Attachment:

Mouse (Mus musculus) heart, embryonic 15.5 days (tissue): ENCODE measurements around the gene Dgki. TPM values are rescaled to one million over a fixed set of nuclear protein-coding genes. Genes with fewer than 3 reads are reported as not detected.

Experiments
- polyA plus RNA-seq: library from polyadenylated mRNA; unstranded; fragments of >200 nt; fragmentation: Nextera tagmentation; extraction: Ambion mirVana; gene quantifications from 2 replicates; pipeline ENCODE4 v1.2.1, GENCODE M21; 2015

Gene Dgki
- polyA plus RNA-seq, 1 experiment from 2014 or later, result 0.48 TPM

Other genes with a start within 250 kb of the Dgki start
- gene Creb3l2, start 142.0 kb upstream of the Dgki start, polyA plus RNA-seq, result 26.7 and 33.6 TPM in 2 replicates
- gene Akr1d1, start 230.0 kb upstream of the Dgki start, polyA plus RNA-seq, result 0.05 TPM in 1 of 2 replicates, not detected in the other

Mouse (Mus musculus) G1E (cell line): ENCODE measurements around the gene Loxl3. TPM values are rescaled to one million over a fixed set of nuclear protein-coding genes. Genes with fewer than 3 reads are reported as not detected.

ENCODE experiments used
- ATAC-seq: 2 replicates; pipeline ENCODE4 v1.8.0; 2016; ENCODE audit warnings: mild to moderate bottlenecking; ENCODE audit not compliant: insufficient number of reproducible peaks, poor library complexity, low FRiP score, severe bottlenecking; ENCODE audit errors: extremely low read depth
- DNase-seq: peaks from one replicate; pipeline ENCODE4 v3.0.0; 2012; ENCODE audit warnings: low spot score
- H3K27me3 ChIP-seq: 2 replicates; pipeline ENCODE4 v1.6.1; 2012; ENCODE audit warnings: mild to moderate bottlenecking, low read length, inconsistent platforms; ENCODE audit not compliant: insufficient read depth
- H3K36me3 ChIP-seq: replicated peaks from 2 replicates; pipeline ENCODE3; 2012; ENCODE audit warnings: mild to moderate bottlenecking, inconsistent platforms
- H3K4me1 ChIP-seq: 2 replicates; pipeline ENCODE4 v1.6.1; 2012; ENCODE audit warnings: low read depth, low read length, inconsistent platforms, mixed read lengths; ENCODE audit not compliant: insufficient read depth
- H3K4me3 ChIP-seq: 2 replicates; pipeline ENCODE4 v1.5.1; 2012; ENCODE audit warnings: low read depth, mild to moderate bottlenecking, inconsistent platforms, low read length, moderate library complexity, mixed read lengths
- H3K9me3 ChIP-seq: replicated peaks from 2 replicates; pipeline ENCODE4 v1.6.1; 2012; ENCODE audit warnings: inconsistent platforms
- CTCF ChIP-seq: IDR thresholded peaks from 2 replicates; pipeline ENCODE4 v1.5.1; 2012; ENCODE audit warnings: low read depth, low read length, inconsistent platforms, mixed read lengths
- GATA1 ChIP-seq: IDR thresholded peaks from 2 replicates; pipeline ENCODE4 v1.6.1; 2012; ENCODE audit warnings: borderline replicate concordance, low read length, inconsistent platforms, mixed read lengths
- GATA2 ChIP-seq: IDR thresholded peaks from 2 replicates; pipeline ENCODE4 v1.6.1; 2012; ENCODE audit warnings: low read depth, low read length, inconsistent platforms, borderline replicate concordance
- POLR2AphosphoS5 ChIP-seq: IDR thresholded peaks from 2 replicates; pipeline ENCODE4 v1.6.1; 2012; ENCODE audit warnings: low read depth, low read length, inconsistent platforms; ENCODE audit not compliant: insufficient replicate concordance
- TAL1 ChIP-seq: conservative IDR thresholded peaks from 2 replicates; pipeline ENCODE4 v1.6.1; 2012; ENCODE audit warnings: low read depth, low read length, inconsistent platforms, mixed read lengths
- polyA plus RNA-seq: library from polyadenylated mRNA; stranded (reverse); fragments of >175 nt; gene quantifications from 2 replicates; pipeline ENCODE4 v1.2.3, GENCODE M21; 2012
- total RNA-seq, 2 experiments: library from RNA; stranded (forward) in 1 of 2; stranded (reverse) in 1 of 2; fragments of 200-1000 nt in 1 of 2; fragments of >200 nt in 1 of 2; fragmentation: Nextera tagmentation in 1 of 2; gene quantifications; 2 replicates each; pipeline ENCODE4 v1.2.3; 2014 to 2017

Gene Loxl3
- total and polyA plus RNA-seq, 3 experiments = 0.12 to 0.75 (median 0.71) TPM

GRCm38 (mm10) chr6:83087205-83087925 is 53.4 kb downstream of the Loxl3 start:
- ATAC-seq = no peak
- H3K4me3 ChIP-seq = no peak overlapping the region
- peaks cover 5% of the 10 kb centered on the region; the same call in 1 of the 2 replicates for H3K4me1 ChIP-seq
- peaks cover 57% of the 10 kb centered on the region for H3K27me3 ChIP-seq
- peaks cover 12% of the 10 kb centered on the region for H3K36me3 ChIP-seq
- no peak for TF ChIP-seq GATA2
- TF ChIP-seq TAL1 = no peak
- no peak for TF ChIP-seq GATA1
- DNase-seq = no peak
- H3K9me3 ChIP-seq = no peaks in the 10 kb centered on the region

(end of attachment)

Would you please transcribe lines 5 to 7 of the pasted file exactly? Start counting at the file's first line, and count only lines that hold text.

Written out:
- polyA plus RNA-seq, 1 experiment from 2014 or later, result 0.48 TPM

Other genes with a start within 250 kb of the Dgki start
- gene Creb3l2, start 142.0 kb upstream of the Dgki start, polyA plus RNA-seq, result 26.7 and 33.6 TPM in 2 replicates